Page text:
Produced in the UK and released there in 1969, this leaden thriller represented a rare return to the realm of science fiction for British production company Hammer Films, which spent most of the ’60s and ’70s making horror pictures. Aside from the company’s usual tropes of elaborate costumes and set design, however, Moon Zero Two bears no obvious Hammer trademarks. Quite to the contrary, it’s dull, flat, and turgid, whereas Hammer’s other pictures of the same vintage are generally lusty and violent. Starring American actor James Olson, the movie was released in the U.S. in 1970, presumably to piggyback on the success of 2001: A Space Odyssey (1968). Any viewers snookered by the promise of another sci-fi head trip were sorely disappointed, because Moon Zero Two runs the gamut from numbingly pedestrian to painfully stupid. Set in the future, when man has built a group of cities on the surface of the moon, the picture starts with an absurd animated title sequence suggesting the story will be about Cold War tensions. Yet once the narrative begins, Moon Zero Two becomes a tepid crime thriller about land rights.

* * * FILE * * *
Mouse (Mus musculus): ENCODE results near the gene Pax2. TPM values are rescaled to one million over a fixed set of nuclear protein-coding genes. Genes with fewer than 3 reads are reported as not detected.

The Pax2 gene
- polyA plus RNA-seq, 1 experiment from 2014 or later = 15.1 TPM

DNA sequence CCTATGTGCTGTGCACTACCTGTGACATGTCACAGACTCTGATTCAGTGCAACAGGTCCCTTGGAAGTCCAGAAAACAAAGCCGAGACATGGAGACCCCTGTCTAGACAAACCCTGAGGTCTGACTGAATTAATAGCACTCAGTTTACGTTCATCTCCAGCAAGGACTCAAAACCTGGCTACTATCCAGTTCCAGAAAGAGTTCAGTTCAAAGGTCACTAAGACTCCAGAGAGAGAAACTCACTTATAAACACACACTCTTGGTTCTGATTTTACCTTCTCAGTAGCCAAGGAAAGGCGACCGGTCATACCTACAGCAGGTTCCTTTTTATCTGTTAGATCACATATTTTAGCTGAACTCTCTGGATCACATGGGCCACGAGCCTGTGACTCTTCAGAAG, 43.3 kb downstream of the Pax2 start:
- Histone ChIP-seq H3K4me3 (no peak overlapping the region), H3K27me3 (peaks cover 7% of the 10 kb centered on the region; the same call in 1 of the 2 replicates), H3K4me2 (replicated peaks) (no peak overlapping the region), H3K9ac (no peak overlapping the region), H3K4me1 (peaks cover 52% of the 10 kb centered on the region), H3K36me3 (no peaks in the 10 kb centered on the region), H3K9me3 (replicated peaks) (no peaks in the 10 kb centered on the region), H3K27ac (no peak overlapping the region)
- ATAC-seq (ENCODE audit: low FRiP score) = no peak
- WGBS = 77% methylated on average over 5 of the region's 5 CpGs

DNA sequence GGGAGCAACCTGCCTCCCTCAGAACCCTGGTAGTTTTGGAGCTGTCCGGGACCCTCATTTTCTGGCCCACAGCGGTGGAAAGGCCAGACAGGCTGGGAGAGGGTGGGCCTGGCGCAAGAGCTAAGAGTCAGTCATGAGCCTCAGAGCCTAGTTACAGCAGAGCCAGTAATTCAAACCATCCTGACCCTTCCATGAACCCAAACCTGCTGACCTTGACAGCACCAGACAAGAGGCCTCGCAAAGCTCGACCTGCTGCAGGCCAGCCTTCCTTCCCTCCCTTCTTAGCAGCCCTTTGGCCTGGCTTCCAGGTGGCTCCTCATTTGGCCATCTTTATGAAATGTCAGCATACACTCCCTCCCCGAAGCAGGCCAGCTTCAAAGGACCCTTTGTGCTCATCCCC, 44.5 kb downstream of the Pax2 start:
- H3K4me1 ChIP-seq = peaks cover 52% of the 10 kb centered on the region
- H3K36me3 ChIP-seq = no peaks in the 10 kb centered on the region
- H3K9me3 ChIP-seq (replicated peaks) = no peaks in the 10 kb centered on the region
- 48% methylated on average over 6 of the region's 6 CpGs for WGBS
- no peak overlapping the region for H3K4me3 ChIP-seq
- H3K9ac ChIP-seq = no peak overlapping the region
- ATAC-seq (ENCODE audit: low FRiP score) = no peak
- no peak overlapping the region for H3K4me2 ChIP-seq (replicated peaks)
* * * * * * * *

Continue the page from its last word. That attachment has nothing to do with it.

Olson stars as Bill Kemp, a space pilot who operates a salvage ship. He makes his living recovering broken satellites and selling the parts. Eventually, Bill is recruited by Clementine Taplin (Catherine Schell) to help find her missing brother, whom she fears was the victim of foul play because he owned the rights to potentially profitable land. A convoluted adventure ensues, during which Bill and Clementine match wits with an unethical entrepreneur, J.J. Hubbard (Warren Mitchell), who wants to seize all the land rights he can get.
None of the characters is interesting, and the performances are lifeless. Worse, the style of the picture is consistently goofy. The immaculate space suits look like holdovers from bad ’50s movies, and the less said about the dancing girls who perform during innumerable scenes taking place in a moon lounge, the better. Long stretches of time pass without spaceship action, and this movie’s idea of a wild action scene is a zero-gravity bar brawl that the lazy filmmakers merely stage as a reduced-gravity bar brawl. (Picture lots of slow-motion leaping.) For devoted ’70s sci-fi nerds, the most interesting aspect of Moon Zero Two is the presence of leading lady Schell, who later played a shape-shifting alien on the cult-fave UK TV series Space: 1999 (1975-1977). Although hidden behind animalistic makeup on the series, Schell appears in all of her unadorned loveliness here.
Moon Zero Two: LAME